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Form 5472 FAQ

Everything you need to know about form 5472 for non U.S. residents. Learn what is the form all about, who must file it, how to file, when to file, what happen if you do not file and where can you get help to file form 5472 on-line, on-time and with experts. 

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Can I contact a tax expert to discuss my filing?

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2. Summary of all the information you have provided us with to prepare your tax filing. We will ask you to confirm the data so we will proceed to the next step: preparing your tax filing. AI will ask you several questions to determine which type of filing do you need, and our network of top expert tax advisers (TETA) will make sure that your filing is prepared 100% accurate and in full compliance with the U.S. tax laws.


Can I make changes to my filing?

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What is form 5472?

Form 5472 is an Information Return that is used to report 25% or more foreign ownership of a foreign-owned LLCs, US Corporations or a Foreign Corporation Engaged in a US Trade or Business. Form 5472 is issued by the IRS (Internal Revenue Service) which is the U.S.'s tax collection agency and administers the Internal Revenue Code enacted by Congress.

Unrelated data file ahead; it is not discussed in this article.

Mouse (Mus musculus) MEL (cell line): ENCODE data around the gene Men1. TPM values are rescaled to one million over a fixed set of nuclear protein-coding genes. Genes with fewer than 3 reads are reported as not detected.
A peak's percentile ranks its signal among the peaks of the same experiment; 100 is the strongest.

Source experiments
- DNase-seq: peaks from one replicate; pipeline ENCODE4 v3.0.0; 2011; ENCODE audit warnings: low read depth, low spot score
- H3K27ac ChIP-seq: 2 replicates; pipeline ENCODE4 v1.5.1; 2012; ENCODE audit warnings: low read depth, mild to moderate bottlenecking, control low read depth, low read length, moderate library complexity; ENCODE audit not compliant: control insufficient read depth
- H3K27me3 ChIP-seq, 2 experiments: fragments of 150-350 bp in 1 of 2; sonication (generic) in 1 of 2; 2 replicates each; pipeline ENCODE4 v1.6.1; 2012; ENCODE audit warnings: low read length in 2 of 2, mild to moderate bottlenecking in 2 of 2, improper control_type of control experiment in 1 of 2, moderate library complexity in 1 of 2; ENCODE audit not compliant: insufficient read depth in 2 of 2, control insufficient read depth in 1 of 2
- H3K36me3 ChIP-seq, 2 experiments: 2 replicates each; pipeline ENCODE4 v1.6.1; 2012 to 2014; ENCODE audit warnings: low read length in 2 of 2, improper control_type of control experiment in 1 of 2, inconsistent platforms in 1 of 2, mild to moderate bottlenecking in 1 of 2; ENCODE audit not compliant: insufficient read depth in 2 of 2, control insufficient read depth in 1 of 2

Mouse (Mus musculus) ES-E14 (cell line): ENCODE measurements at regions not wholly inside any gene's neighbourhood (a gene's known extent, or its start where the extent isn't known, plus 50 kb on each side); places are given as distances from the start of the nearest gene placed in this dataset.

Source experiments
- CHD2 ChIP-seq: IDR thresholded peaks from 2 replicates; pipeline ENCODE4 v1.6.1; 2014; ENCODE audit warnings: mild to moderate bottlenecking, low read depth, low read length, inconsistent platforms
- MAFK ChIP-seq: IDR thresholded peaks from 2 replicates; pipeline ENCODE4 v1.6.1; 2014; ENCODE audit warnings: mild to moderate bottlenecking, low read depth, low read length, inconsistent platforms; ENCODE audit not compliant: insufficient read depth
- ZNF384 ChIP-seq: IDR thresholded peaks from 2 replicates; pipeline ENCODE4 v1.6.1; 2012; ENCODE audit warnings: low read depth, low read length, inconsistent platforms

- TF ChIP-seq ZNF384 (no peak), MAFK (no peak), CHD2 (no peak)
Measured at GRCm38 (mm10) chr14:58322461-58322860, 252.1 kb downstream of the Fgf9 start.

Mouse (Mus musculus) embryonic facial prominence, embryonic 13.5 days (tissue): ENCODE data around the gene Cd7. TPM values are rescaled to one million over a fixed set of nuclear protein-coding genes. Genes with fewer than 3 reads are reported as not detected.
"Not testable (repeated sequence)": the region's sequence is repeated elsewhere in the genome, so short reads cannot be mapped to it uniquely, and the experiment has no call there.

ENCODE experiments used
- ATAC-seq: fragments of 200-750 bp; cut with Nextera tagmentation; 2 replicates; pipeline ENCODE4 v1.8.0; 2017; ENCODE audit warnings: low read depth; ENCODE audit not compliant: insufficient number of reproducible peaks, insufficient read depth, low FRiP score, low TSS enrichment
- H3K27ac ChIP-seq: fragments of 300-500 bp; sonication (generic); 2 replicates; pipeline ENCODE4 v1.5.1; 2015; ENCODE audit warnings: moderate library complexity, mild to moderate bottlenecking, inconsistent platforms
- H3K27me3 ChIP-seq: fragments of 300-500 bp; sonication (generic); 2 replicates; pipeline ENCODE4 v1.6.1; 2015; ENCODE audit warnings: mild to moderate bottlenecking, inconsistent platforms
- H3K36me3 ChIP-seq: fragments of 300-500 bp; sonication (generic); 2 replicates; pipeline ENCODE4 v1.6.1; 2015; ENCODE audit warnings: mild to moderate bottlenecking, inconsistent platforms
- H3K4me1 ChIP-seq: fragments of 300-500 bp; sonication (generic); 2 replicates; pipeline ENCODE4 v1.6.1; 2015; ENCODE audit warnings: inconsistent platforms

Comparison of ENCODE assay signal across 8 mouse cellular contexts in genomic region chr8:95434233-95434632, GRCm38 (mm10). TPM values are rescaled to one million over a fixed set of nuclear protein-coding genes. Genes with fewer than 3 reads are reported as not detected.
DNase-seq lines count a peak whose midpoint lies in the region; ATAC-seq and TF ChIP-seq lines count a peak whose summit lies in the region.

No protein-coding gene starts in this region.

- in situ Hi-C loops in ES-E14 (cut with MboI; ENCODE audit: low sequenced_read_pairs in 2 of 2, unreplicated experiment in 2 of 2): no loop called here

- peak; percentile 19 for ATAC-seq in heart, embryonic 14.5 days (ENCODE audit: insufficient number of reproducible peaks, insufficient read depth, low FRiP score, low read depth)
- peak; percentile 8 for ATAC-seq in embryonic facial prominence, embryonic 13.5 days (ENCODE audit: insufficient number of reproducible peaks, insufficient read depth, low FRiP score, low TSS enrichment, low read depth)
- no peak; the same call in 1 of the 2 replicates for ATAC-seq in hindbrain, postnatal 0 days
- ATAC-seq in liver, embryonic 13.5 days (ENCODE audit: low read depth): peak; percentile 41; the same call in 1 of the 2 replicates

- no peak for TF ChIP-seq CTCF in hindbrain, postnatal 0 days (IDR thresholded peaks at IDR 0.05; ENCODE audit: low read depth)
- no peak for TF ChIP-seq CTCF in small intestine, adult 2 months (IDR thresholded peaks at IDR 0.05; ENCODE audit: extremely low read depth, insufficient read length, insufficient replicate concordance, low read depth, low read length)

Who must file form 5472?

While a foreign-owned U.S. DE has no income tax return filing requirement, as a result of final regulations under section 6038A, it is required to file a pro forma Form 1120 with Form 5472 attached by the due date (including extensions) of that Form 1120.

The only information required to be completed on Form 1120 is the name and address of the foreign-owned U.S. DE and items B and E on the first page. The foreign-owned U.S. DE has the same tax year used by its owner for U.S. tax filing requirements or, if none, the calendar year.


What is the deadline to file form 5472?